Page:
Scutellaria Barbata D Don Inhibits Colorectal Cancer Growth via Suppression of Multiple Signaling Pathways.Integr Cancer Ther 2014; 13(3):240-8IC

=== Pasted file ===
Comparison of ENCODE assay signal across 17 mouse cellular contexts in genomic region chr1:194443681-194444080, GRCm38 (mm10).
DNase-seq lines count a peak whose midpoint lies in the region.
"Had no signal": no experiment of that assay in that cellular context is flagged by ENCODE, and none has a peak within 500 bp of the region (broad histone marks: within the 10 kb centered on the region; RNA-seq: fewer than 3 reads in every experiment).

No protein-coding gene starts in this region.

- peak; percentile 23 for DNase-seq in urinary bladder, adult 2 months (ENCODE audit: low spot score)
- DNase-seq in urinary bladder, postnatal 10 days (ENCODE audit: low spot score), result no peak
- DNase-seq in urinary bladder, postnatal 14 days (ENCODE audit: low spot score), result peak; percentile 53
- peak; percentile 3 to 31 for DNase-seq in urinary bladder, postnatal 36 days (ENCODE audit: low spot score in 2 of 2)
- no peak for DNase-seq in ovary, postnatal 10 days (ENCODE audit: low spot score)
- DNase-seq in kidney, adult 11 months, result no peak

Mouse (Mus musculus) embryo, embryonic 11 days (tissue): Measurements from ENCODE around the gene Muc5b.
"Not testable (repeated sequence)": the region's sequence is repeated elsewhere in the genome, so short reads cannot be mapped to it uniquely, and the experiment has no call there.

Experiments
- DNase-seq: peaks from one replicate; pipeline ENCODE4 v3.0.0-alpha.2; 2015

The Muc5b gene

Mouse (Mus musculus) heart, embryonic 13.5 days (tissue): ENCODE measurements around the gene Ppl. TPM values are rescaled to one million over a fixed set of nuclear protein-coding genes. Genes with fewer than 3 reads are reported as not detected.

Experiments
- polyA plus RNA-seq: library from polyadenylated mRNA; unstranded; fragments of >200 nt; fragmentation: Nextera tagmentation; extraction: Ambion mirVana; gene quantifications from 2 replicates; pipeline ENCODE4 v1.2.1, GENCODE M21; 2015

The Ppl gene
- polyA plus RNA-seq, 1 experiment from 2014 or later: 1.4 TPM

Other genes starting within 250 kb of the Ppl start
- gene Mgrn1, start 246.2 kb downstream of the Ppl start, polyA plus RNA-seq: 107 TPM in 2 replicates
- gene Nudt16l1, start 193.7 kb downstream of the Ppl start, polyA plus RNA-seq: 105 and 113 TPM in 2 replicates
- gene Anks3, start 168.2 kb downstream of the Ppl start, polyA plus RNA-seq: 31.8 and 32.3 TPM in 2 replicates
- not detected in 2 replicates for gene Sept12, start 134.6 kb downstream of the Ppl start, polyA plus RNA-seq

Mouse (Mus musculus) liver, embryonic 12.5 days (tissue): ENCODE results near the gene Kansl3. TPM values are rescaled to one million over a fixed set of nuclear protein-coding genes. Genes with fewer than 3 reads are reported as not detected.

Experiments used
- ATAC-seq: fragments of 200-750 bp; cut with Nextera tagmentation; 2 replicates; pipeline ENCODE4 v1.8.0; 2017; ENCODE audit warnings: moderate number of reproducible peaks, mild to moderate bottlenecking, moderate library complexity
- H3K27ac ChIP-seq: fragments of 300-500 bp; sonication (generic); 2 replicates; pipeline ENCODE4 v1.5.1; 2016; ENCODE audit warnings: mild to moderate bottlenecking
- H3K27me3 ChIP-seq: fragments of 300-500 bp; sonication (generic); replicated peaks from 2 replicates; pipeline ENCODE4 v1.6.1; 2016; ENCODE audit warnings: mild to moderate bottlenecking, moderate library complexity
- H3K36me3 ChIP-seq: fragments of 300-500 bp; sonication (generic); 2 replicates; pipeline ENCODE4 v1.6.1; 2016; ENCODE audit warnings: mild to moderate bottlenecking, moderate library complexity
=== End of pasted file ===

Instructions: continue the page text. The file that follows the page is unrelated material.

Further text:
The pathogenic mechanisms underlying cancer development are complex and heterogeneous, involving multiple cellular signaling transduction pathways that usually function redundantly. In addition, crosstalk between these pathways generates a complicated and robust signaling network that is regulated by compensatory mechanisms. Given the complexity of cancer pathogenesis and progression, many of the currently used antitumor agents, which typically target a single intracellular pathway, might not always be effective on complex tumor systems. Moreover, long-term use of these agents often generates drug resistance and toxicity against normal cells. Therefore, the development of novel anticancer chemotherapies is urgently needed.Scutellaria barbataD Don (SB) is a medicinal herb that has long been used in China to treat various types of cancer. We previously reported that the ethanol extract of SB (EESB) is able to induce colon cancer cell apoptosis, inhibit cell proliferation and tumor angiogenesis via modulation of several pathways, including Hedgehog, Akt, and p53. To further elucidate the precise mechanisms of SB's antitumor activity, using a colorectal cancer (CRC) mouse xenograft model in the present study, we evaluated the therapeutic efficacy and molecular mechanisms of EESB against tumor growth. We found that EESB reduced tumor volume and tumor weight but had no effect on body weight gain in CRC mice, demonstrating that EESB could inhibit colon cancer growth in vivo without apparent adverse effect. In addition, EESB treatment could significantly suppress the activation of several CRC-related pathways, including STAT3, Erk, and p38 signalings in tumor tissues, and alter the expression of multiple critical target genes such as Bcl-2, Bax, Cyclin D1, CDK4, and p21. These molecular effects lead to the induction of cancer cell apoptosis and inhibition of cell proliferation. Our findings demonstrate that SB possesses a broad range of antitumor activities because of its ability to affect multiple intracellular targets.